Any corrective action must start with the compliance plan.  If the company does not have compliance policies and procedures, a plan must be created and implemented as soon as possible.  If a plan is in place, the flaws in the plan that allowed the violations in question must be corrected. The investigation of the scope of the violations may identify appropriate fixes. Going forward, ongoing monitoring may speed up the detection of violations and simplify the compliance program improvement process.  In any event, the compliance plan should include regular internal reviews or audits designed to catch plan flaws before violations are committed.

Further, a critical component of any comprehensive compliance strategy, and any response to a violation, is training.  A robust compliance plan will respond to changes in compliance obligations as well as changes in the company's operational and business activities, ideally prior to committing a violation.  Training for new personnel in implicated operational positions as well as ongoing refresher training for current employees will ensure that those with compliance responsibilities are equipped with the current knowledge necessary to properly execute their responsibilities.  Further, keeping those directly responsible for compliance fully engaged in the process improves the likelihood that the compliance plan will be properly executed and empower personnel to identify and raise concerns before a violation occurs.

Whether to voluntarily disclose the suspected violation to the appropriate U.S. government agency or agencies is the third part of the response, but the question itself hovers throughout the process.  The U.S. government encourages disclosure.  Companies may disclose a suspected violation as soon as it is detected and then submit complete reports once the investigation is completed.  A company's decision-making concerning a possible disclosure may change over time (based, for example, on information uncovered during the investigation) but may touch on many factors, including the scope and sensitivity of the violation and the likelihood of ongoing, similar conduct.  Other factors may include the company's appetite for the potential fallout, in terms of negative publicity and penalties, and tolerance for risk, including the likelihood that the relevant government agency would learn of the violation through means other than self-disclosure. A company investigated as a result of a tip from a business competitor, a former employee, or notification from another government agency would be denied self-reporting penalty mitigation and may face an increased risk of criminal penalties.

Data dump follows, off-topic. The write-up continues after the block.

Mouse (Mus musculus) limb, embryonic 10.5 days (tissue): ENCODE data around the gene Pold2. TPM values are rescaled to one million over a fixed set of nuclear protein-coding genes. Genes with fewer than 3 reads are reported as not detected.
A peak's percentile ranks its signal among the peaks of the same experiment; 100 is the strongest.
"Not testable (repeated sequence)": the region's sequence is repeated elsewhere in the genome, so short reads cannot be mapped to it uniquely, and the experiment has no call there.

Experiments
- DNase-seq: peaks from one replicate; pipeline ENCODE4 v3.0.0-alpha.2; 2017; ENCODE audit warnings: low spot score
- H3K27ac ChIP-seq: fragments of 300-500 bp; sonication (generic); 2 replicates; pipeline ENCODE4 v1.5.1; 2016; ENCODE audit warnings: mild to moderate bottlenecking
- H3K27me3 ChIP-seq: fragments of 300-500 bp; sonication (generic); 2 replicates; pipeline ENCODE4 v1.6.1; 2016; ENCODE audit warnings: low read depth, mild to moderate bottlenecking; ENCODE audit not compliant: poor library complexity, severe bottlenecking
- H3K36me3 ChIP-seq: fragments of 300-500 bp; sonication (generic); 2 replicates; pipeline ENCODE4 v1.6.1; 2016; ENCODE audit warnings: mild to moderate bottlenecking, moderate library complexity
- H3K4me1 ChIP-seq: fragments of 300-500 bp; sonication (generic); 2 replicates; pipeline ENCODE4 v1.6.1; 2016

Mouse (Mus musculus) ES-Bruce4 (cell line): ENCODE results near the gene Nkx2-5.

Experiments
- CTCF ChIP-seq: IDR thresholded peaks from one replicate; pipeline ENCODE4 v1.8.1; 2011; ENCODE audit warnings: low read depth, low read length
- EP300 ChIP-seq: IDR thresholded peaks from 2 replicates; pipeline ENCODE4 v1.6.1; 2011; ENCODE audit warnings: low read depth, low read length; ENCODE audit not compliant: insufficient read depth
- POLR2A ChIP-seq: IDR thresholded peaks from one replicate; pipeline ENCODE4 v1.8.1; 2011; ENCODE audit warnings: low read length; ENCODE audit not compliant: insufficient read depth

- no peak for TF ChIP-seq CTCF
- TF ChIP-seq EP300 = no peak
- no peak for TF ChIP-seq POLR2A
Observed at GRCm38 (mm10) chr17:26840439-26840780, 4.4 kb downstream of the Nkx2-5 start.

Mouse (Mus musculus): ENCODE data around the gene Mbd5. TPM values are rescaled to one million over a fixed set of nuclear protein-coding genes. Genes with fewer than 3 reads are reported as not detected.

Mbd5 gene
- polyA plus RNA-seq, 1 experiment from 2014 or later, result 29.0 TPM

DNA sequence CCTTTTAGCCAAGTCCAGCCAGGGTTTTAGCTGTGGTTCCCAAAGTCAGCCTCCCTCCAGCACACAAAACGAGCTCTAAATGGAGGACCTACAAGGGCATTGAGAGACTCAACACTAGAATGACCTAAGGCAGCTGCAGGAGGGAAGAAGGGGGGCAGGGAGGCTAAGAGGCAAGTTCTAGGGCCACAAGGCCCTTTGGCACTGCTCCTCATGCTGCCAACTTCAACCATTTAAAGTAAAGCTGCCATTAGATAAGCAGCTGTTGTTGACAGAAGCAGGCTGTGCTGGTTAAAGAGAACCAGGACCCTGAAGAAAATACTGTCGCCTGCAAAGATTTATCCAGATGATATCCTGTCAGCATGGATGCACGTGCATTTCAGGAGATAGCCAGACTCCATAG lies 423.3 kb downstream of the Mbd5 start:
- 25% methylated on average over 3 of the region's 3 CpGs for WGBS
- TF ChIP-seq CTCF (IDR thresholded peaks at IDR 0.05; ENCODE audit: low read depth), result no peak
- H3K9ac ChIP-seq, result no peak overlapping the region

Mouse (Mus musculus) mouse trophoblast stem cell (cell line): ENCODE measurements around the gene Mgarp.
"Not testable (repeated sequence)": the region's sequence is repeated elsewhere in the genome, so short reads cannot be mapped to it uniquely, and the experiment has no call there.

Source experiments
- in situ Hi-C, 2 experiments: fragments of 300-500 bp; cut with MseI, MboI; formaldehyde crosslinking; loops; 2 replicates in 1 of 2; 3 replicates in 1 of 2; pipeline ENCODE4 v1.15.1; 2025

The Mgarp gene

The complex web of laws and regulations that govern U.S. export controls is rendered more challenging by the volatility of the current regulatory and trade environment.   Conducting business in this environment requires a full commitment to compliance, incorporating a comprehensive understanding of developments and current requirements, in order to minimize the risk of potentially expensive and embarrassing violations. Securing the assistance of experienced trade counsel can position your company to detect and manage possible violations and to develop a comprehensive compliance strategy. Torres Law provides assistance with all aspects of import and export regulatory compliance.

The content of this article is intended to provide a general guide to the subject matter. Specialist advice should be sought about your specific circumstances.